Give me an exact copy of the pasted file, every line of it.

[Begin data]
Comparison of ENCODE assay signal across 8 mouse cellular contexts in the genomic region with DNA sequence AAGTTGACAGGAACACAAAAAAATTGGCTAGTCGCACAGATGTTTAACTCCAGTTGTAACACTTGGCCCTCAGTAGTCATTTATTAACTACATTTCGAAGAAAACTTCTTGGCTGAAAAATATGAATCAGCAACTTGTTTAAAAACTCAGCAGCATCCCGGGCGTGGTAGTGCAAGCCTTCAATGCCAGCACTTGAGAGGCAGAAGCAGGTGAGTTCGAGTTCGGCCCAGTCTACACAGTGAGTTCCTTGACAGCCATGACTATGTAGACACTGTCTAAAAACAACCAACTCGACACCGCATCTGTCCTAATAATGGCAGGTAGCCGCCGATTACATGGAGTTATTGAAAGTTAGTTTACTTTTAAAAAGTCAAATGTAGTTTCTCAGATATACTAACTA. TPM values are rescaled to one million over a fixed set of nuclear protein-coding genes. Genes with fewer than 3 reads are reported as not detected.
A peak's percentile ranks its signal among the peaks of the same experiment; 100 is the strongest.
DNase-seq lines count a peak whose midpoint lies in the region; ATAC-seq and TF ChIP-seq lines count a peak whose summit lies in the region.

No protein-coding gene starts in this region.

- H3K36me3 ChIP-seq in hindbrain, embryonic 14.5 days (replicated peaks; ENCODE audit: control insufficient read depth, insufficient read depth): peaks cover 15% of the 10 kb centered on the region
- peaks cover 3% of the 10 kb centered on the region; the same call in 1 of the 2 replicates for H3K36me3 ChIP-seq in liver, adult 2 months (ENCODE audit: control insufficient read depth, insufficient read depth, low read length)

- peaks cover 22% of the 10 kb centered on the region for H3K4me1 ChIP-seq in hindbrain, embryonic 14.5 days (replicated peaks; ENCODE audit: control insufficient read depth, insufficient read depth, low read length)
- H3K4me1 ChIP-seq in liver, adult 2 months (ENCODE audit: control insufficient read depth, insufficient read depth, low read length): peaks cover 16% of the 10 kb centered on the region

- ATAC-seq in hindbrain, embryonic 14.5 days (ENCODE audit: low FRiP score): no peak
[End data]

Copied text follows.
Comparison of ENCODE assay signal across 8 mouse cellular contexts in the genomic region with DNA sequence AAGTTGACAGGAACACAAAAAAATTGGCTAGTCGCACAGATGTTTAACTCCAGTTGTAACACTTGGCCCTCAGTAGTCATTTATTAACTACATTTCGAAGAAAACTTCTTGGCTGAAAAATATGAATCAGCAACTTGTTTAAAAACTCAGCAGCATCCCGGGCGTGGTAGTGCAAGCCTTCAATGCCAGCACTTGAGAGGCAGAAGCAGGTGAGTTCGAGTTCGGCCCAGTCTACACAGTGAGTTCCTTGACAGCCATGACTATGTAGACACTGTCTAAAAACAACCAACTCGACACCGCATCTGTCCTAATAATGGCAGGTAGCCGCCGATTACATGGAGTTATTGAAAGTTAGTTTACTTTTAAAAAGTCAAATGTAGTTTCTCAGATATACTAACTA. TPM values are rescaled to one million over a fixed set of nuclear protein-coding genes. Genes with fewer than 3 reads are reported as not detected.
A peak's percentile ranks its signal among the peaks of the same experiment; 100 is the strongest.
DNase-seq lines count a peak whose midpoint lies in the region; ATAC-seq and TF ChIP-seq lines count a peak whose summit lies in the region.

No protein-coding gene starts in this region.

- H3K36me3 ChIP-seq in hindbrain, embryonic 14.5 days (replicated peaks; ENCODE audit: control insufficient read depth, insufficient read depth): peaks cover 15% of the 10 kb centered on the region
- peaks cover 3% of the 10 kb centered on the region; the same call in 1 of the 2 replicates for H3K36me3 ChIP-seq in liver, adult 2 months (ENCODE audit: control insufficient read depth, insufficient read depth, low read length)

- peaks cover 22% of the 10 kb centered on the region for H3K4me1 ChIP-seq in hindbrain, embryonic 14.5 days (replicated peaks; ENCODE audit: control insufficient read depth, insufficient read depth, low read length)
- H3K4me1 ChIP-seq in liver, adult 2 months (ENCODE audit: control insufficient read depth, insufficient read depth, low read length): peaks cover 16% of the 10 kb centered on the region

- ATAC-seq in hindbrain, embryonic 14.5 days (ENCODE audit: low FRiP score): no peak